A supervised consumption site for illicit drugs is being considered for the Drumheller Institution by Correctional Service Canada, the correctional officer union president says.
The prisoner service is exploring an overdose prevention program where inmates would inject smuggle needle drugs under the supervision of medical professionals, expanding their drug harm-reduction measures.
“The Correctional Service of Canada (CSC) is still in the early stages of exploring overdose prevention sites, as another harm reduction measure available to inmates to manage their health needs,” a spokesperson said in a statement.
While the CSC did not confirm if Drumheller was a proposed site, Jason Godin, president of the national correctional officers union, confirmed so and says they have lobbied for years to “get needles out of cells.”
“We’ve been advocating that needle exchange is not a correctional officer issue, it should be a health care issue. We have enough operational and security issues we don’t need to be responsible for something that is quite frankly a healthcare issue,” he said, adding the union “continues to advocate for 24-hour-a-day health care in our institutions.”
Drumheller is the only proposed site for the pilot safe consumption program. Godin says Drumheller has the highest rates of drug overdoses in the country. There were 39 incidents of overdoses or suspected overdoses at the Drumheller Institution from April 2015 to March 31, according to numbers provided to the Mail by Corrections Service Canada in November. The type of drug involved in each overdose was not provided.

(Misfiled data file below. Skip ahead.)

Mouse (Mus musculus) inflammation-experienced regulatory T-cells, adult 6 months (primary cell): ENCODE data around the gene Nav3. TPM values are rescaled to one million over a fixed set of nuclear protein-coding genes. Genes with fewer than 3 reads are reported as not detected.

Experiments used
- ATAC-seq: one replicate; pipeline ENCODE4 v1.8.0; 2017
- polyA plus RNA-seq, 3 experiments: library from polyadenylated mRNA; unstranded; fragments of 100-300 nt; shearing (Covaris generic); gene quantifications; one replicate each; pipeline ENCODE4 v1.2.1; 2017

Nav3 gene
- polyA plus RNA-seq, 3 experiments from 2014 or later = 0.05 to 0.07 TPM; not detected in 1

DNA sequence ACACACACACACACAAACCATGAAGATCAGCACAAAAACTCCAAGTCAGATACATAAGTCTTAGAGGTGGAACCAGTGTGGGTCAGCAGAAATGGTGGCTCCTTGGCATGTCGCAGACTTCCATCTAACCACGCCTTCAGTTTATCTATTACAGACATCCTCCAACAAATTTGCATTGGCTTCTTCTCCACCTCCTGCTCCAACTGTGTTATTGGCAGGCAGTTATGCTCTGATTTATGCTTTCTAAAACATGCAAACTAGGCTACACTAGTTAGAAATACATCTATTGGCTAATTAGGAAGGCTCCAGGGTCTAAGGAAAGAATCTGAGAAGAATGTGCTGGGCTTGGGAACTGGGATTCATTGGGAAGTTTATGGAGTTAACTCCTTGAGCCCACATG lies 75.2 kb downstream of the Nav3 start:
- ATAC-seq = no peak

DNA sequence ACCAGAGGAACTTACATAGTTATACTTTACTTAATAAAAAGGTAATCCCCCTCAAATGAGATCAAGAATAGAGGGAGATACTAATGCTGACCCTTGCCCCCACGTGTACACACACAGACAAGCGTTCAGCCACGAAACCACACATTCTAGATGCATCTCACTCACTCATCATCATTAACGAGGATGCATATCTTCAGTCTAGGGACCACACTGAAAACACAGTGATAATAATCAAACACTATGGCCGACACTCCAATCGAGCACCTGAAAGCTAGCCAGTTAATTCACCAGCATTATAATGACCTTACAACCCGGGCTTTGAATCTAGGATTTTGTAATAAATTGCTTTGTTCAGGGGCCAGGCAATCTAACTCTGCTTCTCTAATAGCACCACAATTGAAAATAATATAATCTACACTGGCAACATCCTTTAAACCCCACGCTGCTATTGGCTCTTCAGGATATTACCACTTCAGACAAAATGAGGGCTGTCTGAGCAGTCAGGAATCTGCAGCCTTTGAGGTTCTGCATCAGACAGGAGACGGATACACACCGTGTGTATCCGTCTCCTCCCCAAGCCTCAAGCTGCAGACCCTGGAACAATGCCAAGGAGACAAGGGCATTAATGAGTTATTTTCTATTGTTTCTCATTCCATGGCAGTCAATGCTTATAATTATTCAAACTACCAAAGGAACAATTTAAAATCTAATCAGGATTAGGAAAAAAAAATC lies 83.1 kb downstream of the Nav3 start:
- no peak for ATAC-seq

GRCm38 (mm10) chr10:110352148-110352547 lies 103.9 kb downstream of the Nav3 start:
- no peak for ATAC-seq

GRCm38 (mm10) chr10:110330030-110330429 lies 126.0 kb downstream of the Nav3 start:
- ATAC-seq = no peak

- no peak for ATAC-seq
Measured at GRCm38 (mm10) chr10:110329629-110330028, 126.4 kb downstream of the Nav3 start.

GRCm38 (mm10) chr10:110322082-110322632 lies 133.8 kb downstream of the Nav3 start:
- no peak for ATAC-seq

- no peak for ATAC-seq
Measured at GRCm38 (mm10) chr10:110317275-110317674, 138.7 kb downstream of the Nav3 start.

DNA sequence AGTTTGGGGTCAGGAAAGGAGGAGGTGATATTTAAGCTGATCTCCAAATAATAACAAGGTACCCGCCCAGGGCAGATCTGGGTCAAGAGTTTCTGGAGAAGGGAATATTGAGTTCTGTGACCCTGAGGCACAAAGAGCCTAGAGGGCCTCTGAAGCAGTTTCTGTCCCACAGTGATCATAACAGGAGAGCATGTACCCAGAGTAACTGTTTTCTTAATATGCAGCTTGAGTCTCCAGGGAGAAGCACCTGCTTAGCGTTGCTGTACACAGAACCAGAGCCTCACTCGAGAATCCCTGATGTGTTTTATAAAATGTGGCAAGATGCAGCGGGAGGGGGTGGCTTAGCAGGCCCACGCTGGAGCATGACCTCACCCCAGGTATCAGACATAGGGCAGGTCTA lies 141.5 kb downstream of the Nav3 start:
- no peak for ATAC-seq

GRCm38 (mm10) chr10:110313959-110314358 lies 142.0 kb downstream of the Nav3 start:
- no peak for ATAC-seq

“Creating a drug-free environment to help offenders work towards rehabilitation and a successful return to the community is of the utmost importance for CSC and one that means greater public safety for all,” the service said in the statement.
The Drumheller Institution and correctional services continue to grapple with their inmates’ drug use. This month an institution civilian staff member was caught bringing methamphetamine and quantities of the cannabis product ‘shatter’ into the prison. Last year an inmate was caught bringing nearly 40 grams of carfentanil into the institution.
The needle exchange programs launched at other Canadian prisons is aimed at reducing the risk of inmate exposure to HIV and hepatitis C by providing them with sterile syringes. Inmates undergo a threat and risk assessment, and if approved, the inmate would be allowed to keep an injection kit in their cell.
While the union is supportive of safe drug consumption sites, Godin says the union is “fundamentally against” the existing needle exchange programs at five institutions elsewhere in the country, and he admits it is unclear what a safe consumption site will look like.
“There’s supposed to be intolerance of drugs and correctional officers are frustrated by being put in this situation. They want us to keep drugs out and at the same time we’re going to hand out needles and we’re going to condone drug use. We’re caught in a conflict of interest, but it’s better to get needles out of the cells,” Godin said, adding statistics suggest 79 per cent of inmate overdoses occur inside cells.
Godin says the safe consumption pilot program has been discussed and the service had issued an internal release, but there are still operational and infrastructure issues to be addressed.